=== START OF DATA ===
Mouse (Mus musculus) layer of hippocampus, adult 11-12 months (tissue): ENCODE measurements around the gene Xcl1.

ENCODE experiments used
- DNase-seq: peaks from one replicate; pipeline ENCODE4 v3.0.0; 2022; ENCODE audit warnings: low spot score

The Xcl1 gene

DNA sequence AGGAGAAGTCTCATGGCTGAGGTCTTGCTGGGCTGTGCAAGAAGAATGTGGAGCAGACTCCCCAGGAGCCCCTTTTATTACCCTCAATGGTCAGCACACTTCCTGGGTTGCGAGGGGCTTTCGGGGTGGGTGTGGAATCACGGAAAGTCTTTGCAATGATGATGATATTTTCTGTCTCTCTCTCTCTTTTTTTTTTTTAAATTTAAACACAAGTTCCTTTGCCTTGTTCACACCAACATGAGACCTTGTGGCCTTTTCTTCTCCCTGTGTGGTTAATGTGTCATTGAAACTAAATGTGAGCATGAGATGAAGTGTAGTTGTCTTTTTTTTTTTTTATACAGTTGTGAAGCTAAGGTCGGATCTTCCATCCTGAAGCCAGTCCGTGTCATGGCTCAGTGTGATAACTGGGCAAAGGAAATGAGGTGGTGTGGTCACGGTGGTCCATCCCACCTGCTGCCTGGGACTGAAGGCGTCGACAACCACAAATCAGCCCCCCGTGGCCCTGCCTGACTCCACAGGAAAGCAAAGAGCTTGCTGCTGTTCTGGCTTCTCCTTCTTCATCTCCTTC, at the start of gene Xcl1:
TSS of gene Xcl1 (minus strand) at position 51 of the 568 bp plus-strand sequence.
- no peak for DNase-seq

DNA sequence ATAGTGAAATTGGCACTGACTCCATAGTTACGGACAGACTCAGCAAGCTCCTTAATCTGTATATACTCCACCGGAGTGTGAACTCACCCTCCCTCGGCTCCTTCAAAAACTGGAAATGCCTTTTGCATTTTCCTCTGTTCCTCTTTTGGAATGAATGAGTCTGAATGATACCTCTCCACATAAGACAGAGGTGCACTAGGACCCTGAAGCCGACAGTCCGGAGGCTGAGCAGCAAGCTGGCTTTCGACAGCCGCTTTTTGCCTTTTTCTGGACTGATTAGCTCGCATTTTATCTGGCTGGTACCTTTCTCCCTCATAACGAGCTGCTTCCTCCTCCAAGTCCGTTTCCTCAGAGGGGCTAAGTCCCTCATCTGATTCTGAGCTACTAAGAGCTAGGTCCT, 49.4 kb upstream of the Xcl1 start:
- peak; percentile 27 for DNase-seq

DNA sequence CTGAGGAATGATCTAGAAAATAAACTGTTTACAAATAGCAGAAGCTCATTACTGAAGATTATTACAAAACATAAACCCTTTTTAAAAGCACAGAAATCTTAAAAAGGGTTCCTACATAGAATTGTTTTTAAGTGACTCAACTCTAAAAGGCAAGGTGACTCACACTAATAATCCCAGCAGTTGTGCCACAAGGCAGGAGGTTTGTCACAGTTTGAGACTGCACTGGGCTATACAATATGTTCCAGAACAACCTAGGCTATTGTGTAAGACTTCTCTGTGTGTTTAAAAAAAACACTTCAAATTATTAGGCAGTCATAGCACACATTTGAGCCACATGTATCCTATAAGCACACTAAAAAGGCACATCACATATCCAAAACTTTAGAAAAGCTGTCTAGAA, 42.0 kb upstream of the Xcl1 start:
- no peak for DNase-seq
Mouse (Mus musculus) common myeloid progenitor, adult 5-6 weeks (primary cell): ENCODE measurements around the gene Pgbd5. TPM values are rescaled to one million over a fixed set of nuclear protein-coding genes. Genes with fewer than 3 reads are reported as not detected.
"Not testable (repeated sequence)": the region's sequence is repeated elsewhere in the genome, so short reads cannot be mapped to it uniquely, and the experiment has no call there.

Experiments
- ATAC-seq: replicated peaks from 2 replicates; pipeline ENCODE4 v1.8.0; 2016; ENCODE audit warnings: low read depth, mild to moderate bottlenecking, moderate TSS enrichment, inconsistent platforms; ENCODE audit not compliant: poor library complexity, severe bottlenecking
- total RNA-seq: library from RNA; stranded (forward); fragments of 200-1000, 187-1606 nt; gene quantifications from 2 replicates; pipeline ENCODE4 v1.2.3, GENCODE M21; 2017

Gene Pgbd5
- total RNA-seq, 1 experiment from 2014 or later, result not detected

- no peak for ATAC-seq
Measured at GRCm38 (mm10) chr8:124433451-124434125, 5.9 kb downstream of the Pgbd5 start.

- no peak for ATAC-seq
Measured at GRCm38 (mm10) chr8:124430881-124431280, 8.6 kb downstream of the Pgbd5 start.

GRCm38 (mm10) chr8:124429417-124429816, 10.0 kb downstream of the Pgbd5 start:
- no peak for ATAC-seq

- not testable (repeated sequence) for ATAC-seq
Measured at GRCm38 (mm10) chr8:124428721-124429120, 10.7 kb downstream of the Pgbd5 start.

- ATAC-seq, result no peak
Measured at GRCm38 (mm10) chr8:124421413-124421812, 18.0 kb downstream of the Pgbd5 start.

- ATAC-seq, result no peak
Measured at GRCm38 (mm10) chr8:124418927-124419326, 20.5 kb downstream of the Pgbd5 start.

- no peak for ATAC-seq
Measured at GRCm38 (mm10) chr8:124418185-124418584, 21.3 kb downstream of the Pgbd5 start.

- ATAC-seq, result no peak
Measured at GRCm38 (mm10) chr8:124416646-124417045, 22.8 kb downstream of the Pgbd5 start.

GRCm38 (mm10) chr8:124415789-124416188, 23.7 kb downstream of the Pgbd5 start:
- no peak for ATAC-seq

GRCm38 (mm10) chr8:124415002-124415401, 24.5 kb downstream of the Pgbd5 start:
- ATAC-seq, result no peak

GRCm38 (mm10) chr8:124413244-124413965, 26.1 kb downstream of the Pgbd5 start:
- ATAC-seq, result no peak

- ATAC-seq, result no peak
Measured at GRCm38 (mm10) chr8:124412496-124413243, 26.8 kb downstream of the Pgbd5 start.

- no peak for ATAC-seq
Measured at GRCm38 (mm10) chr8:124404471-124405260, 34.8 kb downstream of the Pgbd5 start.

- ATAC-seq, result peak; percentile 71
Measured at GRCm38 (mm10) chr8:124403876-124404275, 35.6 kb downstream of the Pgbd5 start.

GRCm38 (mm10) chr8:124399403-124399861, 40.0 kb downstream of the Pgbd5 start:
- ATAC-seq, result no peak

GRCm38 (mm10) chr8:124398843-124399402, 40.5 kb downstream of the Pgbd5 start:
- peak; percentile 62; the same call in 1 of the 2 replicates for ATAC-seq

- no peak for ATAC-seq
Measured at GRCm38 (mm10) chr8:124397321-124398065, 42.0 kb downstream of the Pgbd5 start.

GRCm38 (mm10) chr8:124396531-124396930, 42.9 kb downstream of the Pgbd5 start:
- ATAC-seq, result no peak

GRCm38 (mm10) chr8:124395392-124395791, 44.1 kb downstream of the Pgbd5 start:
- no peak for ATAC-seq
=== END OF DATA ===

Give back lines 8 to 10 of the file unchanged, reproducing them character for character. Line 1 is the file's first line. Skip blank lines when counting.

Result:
DNA sequence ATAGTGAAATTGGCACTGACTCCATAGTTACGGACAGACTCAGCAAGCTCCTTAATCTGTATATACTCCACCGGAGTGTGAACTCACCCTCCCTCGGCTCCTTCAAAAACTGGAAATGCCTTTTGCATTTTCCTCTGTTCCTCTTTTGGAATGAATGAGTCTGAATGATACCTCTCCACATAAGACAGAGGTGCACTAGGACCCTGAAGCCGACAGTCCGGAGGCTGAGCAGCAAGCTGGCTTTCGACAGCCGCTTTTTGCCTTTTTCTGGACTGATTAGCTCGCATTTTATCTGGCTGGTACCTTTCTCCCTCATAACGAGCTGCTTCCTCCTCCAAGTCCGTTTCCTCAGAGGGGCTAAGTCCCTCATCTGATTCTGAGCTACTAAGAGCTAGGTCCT, 49.4 kb upstream of the Xcl1 start:
- peak; percentile 27 for DNase-seq

DNA sequence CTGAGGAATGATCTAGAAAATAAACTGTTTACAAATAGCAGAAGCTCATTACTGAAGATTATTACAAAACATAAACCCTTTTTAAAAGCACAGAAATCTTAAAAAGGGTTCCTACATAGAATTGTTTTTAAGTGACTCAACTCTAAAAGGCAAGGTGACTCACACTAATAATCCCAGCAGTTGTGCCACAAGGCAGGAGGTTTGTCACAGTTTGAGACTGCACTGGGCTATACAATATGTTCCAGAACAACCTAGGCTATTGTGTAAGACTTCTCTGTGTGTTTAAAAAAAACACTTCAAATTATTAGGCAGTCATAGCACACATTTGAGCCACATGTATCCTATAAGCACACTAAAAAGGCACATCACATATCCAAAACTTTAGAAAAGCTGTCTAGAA, 42.0 kb upstream of the Xcl1 start: